Vance Edward Johnson v. Barajas

Filing 30

ORDER Granting Defendant Barajas' 28 Motion to Compel; ORDER for Plaintiff to Respond to Defendant Barajas' Request for Production of Documents, Set One, Within Thirty Days, signed by Magistrate Judge Gary S. Austin on 9/29/17. (Gonzalez, R)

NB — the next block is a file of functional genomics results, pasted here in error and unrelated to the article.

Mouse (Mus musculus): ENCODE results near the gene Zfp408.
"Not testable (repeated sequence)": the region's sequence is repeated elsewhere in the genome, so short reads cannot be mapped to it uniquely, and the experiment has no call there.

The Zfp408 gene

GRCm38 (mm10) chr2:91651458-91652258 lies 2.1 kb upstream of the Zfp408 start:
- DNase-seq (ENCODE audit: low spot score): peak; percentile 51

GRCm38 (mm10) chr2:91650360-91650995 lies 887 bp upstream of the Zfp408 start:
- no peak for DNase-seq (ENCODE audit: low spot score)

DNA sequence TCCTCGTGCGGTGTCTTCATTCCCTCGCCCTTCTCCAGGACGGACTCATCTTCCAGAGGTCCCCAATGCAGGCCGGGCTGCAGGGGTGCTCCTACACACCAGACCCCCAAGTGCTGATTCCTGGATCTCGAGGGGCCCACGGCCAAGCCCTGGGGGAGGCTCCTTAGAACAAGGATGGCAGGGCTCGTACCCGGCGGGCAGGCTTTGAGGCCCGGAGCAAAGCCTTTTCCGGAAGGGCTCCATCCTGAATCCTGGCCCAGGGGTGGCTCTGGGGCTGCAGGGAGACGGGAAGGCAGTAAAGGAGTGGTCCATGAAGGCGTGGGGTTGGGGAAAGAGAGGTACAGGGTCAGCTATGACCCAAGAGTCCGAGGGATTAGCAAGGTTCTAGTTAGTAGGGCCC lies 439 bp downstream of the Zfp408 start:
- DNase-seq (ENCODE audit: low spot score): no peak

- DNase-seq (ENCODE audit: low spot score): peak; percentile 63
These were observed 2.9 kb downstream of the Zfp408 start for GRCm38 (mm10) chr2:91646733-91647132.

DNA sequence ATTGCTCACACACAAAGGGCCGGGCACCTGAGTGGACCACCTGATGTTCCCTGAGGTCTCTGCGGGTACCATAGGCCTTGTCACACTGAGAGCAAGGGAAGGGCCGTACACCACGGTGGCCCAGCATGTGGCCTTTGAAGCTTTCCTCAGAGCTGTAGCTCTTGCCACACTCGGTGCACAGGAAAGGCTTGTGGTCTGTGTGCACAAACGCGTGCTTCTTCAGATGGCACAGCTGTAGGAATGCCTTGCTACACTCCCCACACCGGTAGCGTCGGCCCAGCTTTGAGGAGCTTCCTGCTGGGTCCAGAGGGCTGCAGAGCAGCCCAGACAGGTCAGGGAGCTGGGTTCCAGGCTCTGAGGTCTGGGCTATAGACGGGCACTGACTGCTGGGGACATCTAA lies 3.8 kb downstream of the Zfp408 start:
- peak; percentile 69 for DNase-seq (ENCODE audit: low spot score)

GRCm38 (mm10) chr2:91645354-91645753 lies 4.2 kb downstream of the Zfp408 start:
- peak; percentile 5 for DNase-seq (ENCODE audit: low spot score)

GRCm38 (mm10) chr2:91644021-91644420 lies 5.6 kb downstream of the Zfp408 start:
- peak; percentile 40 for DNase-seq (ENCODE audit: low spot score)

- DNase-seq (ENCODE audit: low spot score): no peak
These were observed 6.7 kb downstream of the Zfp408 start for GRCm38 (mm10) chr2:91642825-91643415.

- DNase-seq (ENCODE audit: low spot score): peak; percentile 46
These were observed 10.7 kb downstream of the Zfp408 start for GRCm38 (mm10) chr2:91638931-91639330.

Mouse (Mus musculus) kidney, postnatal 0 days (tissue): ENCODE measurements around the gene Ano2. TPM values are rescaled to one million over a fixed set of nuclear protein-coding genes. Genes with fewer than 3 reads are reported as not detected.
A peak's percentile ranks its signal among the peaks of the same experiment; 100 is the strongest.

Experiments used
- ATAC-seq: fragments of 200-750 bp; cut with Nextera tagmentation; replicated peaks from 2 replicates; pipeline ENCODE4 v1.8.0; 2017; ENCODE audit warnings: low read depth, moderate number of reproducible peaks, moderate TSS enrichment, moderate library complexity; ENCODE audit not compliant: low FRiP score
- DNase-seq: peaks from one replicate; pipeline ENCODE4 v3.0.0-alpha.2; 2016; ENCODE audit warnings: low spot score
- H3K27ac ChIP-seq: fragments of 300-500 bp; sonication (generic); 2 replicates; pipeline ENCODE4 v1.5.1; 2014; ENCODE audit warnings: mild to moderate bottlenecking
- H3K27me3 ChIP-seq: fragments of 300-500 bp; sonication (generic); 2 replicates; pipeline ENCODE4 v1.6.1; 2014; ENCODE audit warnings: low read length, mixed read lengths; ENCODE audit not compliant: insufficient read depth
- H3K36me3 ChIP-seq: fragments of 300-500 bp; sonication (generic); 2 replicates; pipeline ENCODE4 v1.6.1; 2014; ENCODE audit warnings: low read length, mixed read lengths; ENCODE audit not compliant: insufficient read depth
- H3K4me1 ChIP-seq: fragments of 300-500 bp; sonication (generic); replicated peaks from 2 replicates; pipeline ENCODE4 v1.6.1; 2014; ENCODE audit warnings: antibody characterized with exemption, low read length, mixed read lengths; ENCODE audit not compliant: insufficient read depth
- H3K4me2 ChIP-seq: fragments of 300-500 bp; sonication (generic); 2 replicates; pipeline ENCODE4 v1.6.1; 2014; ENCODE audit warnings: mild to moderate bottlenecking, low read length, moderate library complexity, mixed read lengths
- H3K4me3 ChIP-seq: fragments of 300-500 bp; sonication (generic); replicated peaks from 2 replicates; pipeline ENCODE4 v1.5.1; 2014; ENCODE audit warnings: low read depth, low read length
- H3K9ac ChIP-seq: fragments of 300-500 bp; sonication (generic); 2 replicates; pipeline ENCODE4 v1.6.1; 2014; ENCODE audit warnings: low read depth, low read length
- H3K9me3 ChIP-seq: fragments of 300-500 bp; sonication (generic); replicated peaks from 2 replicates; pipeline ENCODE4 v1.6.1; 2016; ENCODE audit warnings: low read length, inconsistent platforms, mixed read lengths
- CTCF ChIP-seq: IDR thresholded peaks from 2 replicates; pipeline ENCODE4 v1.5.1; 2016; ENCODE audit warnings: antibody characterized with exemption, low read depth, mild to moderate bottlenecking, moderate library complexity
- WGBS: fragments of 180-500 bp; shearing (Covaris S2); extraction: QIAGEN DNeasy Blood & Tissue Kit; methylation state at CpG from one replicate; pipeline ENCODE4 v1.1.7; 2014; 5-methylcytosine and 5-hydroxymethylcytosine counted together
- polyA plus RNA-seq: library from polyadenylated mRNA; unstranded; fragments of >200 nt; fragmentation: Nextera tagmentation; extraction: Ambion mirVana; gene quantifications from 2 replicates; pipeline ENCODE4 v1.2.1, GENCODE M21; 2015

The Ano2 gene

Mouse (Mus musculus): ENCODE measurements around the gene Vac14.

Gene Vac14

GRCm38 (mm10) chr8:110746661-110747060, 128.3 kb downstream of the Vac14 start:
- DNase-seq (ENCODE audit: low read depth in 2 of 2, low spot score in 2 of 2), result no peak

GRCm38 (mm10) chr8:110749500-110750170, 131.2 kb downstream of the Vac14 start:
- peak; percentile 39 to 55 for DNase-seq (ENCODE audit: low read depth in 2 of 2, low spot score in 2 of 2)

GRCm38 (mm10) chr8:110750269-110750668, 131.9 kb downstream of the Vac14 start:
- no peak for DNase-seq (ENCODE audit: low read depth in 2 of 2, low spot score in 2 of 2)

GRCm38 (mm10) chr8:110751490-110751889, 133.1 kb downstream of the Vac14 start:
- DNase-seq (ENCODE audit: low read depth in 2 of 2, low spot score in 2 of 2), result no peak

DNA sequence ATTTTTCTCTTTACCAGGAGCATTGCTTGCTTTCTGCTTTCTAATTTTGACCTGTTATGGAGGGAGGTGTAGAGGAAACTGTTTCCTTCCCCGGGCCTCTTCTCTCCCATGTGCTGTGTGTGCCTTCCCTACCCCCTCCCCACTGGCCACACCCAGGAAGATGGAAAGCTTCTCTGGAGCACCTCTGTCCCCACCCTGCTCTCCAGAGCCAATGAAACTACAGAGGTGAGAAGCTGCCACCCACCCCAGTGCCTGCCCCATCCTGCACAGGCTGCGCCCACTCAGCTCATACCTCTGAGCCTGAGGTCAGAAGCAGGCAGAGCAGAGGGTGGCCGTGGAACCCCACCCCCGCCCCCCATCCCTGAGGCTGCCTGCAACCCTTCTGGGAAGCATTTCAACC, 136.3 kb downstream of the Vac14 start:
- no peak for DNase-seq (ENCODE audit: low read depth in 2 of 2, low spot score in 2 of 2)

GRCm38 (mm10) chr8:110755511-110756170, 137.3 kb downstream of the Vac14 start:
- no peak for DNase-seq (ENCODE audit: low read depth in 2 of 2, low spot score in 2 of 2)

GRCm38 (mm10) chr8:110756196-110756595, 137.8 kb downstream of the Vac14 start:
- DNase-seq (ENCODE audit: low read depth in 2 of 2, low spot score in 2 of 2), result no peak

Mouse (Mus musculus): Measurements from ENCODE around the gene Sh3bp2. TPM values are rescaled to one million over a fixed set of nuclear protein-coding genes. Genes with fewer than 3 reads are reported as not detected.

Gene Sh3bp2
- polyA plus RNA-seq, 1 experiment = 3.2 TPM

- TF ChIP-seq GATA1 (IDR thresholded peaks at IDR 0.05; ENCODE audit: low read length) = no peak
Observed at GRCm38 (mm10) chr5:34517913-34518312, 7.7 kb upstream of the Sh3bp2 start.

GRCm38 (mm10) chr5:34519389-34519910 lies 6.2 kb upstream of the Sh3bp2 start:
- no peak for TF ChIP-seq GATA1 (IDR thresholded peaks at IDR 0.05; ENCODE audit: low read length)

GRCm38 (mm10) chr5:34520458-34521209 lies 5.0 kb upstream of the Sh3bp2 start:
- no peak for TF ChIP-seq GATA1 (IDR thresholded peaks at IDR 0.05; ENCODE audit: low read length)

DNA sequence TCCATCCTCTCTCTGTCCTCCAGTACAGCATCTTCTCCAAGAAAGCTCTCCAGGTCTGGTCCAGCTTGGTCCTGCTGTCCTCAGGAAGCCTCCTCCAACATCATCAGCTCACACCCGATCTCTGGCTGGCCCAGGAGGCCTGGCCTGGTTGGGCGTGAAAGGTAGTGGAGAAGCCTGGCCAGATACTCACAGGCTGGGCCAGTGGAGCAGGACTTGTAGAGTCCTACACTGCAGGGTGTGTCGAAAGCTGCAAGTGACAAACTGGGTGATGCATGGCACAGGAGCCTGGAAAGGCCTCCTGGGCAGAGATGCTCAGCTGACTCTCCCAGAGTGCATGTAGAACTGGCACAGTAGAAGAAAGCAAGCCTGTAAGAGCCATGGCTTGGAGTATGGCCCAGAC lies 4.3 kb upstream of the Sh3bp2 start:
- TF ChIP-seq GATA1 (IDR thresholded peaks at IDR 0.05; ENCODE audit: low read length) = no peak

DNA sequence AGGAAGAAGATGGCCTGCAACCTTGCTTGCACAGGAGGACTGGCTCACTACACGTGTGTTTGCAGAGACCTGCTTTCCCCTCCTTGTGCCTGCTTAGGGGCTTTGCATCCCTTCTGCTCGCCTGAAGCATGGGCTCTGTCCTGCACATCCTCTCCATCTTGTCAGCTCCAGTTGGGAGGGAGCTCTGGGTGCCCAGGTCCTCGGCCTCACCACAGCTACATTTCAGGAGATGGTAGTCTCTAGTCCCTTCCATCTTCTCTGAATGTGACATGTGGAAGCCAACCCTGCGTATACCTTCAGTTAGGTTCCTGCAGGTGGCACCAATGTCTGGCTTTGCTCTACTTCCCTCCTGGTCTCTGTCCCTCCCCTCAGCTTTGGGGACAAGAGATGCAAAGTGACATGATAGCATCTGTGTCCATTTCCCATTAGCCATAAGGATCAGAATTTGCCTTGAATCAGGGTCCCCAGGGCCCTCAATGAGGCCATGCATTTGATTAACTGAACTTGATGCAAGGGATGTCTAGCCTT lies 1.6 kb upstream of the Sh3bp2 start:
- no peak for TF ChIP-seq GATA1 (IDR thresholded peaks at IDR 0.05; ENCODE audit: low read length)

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1 2 3 4 5 6 7 8 UNITED STATES DISTRICT COURT 9 EASTERN DISTRICT OF CALIFORNIA 10 11 VANCE EDWARD JOHNSON, 12 Plaintiff, 13 14 vs. BARAJAS, 15 Defendant. 16 17 I. 1:14-cv-01690-LJO-GSA-PC ORDER GRANTING DEFENDANT BARAJAS’ MOTION TO COMPEL (ECF No. 28.) ORDER FOR PLAINTIFF TO RESPOND TO DEFENDANT BARAJAS’ REQUEST FOR PRODUCTION OF DOCUMENTS, SET ONE, WITHIN THIRTY DAYS BACKGROUND 18 Vance Edward Johnson (“Plaintiff”) is a state prisoner proceeding pro se and in forma 19 pauperis with this civil rights action pursuant to 42 U.S.C. § 1983. The case now proceeds with 20 the First Amended Complaint filed by Plaintiff on August 21, 2015, against defendant 21 Correctional Officer M. Barajas (“Defendant”), on Plaintiff’s claim for adverse conditions of 22 confinement under the Eighth Amendment. (ECF No. 9.) 23 On January 31, 2017, the court issued a Discovery and Scheduling Order establishing 24 deadlines of June 30, 2017, for completion of discovery, including the filing of motions to 25 compel, and September 1, 2017, for the parties to file pretrial dispositive motions. (ECF No. 26 27.) 27 On May 2, 2017, Defendant filed a motion to compel responses to Defendant’s Request 28 for Production of Documents, Set One. (ECF No. 28.) Plaintiff has not filed an opposition to 1 1 the motion to compel. 2 II. MOTION TO COMPEL 3 A. 4 Rule 26(b) - Scope of Discovery 5 Under Rule 26(b), “[U]nless otherwise limited by court order, the scope of discovery is 6 as follows: Parties may obtain discovery regarding any nonprivileged matter that is relevant to 7 any party's claim or defense C including the existence, description, nature, custody, condition, 8 and location of any documents or other tangible things and the identity and location of persons 9 who know of any discoverable matter. For good cause, the court may order discovery of any 10 matter relevant to the subject matter involved in the action.1 Relevant information need not be 11 admissible at the trial if the discovery appears reasonably calculated to lead to the discovery of 12 admissible evidence.” Fed. R. Civ. P. 26(b)(1). Legal Standards 13 Rule 34 - Production of Documents 14 Under Rule 34(a), “any party may serve on any other party a request to produce and 15 permit the party making the request . . . to inspect and copy any designated documents . . . 16 which are in the possession, custody or control of the party upon whom the request is served.” 17 Fed. R. Civ. P. 34(a)(1). “[A] party need not have actual possession of documents to be 18 deemed in control of them.” Clark v. Vega Wholesale Inc., 181 F.R.D. 470, 472 (D.Nev. 1998) 19 quoting Estate of Young v. Holmes, 134 F.R.D. 291, 294 (D.Nev. 1991). “A party that has a 20 legal right to obtain certain documents is deemed to have control of the documents.” Clark, 81 21 F.R.D. at 472. Under Rule 34(b), the party to whom the request is directed must respond in 22 writing that inspection and related activities will be permitted as requested, or state an objection 23 to the request, including the reasons. Fed. R. Civ. P. 34(b)(2). Also, “[a] party must produce 24 documents as they are kept in the usual course of business or must organize and label them to 25 correspond to the categories in the request.” Fed. R. Civ. P. 34(b)(E)(I). 26 27 28 1 “Evidence is relevant if: (a) it has any tendency to make a fact more or less probable than it would be without the evidence; and (2) the fact is of consequence in determining the action.” Fed. R. Evid. 401. 2 1 /// 2 Court’s Scheduling Order 3 The court’s Scheduling Order of January 31, 2017, instructed the parties that 4 “[r]esponses to written discovery requests shall be due 30 calendar days after the request is 5 served.” (ECF No. 27 at 2:5.) The parties were also informed that “Local Rule 251 and the 6 requirements set forth in Federal Rules of Civil Procedure 26 and 37− that a party certify he/she 7 has conferred in good faith or attempted to confer with the opponent in an effort to resolve the 8 dispute prior to seeking court action − shall not apply unless otherwise ordered. Nevertheless, 9 voluntary compliance with this provision of Federal Rules of Civil Procedure 26 and 37 is 10 encouraged.” (Id. at 2:18-21.) 11 Rule 37 - Motions to Compel 12 Pursuant to Rule 37(a), a party propounding discovery or taking a deposition may seek 13 an order compelling responses when an opposing party has failed to respond or has provided 14 evasive or incomplete responses. Fed. R. Civ. P. 37(a)(3)(B). “[A]n evasive or incomplete 15 disclosure, answer, or response must be treated as a failure to disclose, answer, or respond.” 16 Fed. R. Civ. P. 37(a)(4). “It is well established that a failure to object to discovery requests 17 within the time required constitutes a waiver of any objection.” Richmark Corp. v. Timber 18 Falling Consultants, 959 F.2d 1468, 1473 (9th Cir. 1992) (citing Davis v. Fendler, 650 F.2d 19 1154, 1160 (9th Cir.1981)). The moving party bears the burden of demonstrating “actual and 20 substantial prejudice” from the denial of discovery. See Hallett v. Morgan, 296 F.3d 732, 751 21 (9th Cir. 2002) (citations omitted.). Defendant’s Motion 22 B. 23 Defendant seeks an order compelling Plaintiff to respond to Defendant’s Request for 24 Production of Documents, Set One. Defendant asserts that Plaintiff failed to respond at all to 25 the Request. Defendant provides evidence that on February 17, 2017, defense counsel served 26 Defendant’s Request for Production of Documents, Set One, on Plaintiff. (Declaration of 27 Joseph R. Wheeler, ECF No. 28-2 ¶2 & Exh. A.) Pursuant to the court’s Discovery and 28 Scheduling Order, Plaintiff’s responses were due no later than March 22, 2017. (Id. ¶3.) On 3 1 April 5, 2017, defense counsel mailed Plaintiff a letter in an attempt to confer in good faith 2 regarding his overdue responses, informing Plaintiff that his responses were late and requesting 3 that he provide counsel with the responses as soon as possible. (Id. at ¶4 & Exh. B.) As of 4 May 2, 2017, Plaintiff had not provided any response to the Request for Production of 5 Documents nor the meet and confer letter. (Id. at ¶5.) 6 C. 7 Plaintiff has not opposed Defendant’s motion to compel. Based on the evidence set 8 forth above by Defendant, the court finds that Plaintiff failed to timely respond to Defendant’s 9 Request for Production of Documents, Set One, thus waiving any objections. Discussion 10 Defendant’s motion to compel shall be granted. 11 III. Therefore, CONCLUSION 12 Based on the foregoing, IT IS HEREBY ORDERED that: 13 1. Defendant Barajas’ motion to compel, filed on May 2, 2017, is GRANTED; 14 2. Plaintiff is required to respond to Defendant’s Request for Production of 15 Documents, Set One, within thirty (30) days of the date of service of this order; 16 3. No objections to the discovery requests are permitted; and 17 4. Plaintiff’s failure to comply with this order shall result in a recommendation that 18 this action be dismissed. 19 20 21 22 IT IS SO ORDERED. Dated: September 29, 2017 /s/ Gary S. Austin UNITED STATES MAGISTRATE JUDGE 23 24 25 26 27 28 4